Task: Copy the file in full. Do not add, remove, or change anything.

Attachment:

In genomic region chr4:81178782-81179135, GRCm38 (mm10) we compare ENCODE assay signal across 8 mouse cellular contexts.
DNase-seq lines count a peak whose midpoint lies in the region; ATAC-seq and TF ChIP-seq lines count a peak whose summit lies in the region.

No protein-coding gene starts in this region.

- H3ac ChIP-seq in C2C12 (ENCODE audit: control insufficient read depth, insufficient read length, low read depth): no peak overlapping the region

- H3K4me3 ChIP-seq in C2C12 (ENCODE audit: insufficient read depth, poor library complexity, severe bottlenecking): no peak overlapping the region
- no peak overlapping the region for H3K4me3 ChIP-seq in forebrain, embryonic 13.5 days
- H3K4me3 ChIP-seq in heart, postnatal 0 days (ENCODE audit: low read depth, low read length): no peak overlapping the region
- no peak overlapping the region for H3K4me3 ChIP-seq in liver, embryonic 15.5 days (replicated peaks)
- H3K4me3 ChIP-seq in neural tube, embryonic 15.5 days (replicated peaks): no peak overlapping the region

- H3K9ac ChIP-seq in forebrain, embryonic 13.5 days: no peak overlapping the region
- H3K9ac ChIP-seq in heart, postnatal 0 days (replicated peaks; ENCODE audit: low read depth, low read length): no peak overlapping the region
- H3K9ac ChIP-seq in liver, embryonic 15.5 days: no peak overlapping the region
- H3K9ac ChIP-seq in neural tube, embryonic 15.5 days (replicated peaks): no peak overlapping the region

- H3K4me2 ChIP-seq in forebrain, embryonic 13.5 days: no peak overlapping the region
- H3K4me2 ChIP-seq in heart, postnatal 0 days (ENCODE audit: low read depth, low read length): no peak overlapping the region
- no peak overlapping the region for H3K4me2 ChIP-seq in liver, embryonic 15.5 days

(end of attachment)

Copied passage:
In genomic region chr4:81178782-81179135, GRCm38 (mm10) we compare ENCODE assay signal across 8 mouse cellular contexts.
DNase-seq lines count a peak whose midpoint lies in the region; ATAC-seq and TF ChIP-seq lines count a peak whose summit lies in the region.

No protein-coding gene starts in this region.

- H3ac ChIP-seq in C2C12 (ENCODE audit: control insufficient read depth, insufficient read length, low read depth): no peak overlapping the region

- H3K4me3 ChIP-seq in C2C12 (ENCODE audit: insufficient read depth, poor library complexity, severe bottlenecking): no peak overlapping the region
- no peak overlapping the region for H3K4me3 ChIP-seq in forebrain, embryonic 13.5 days
- H3K4me3 ChIP-seq in heart, postnatal 0 days (ENCODE audit: low read depth, low read length): no peak overlapping the region
- no peak overlapping the region for H3K4me3 ChIP-seq in liver, embryonic 15.5 days (replicated peaks)
- H3K4me3 ChIP-seq in neural tube, embryonic 15.5 days (replicated peaks): no peak overlapping the region

- H3K9ac ChIP-seq in forebrain, embryonic 13.5 days: no peak overlapping the region
- H3K9ac ChIP-seq in heart, postnatal 0 days (replicated peaks; ENCODE audit: low read depth, low read length): no peak overlapping the region
- H3K9ac ChIP-seq in liver, embryonic 15.5 days: no peak overlapping the region
- H3K9ac ChIP-seq in neural tube, embryonic 15.5 days (replicated peaks): no peak overlapping the region

- H3K4me2 ChIP-seq in forebrain, embryonic 13.5 days: no peak overlapping the region
- H3K4me2 ChIP-seq in heart, postnatal 0 days (ENCODE audit: low read depth, low read length): no peak overlapping the region
- no peak overlapping the region for H3K4me2 ChIP-seq in liver, embryonic 15.5 days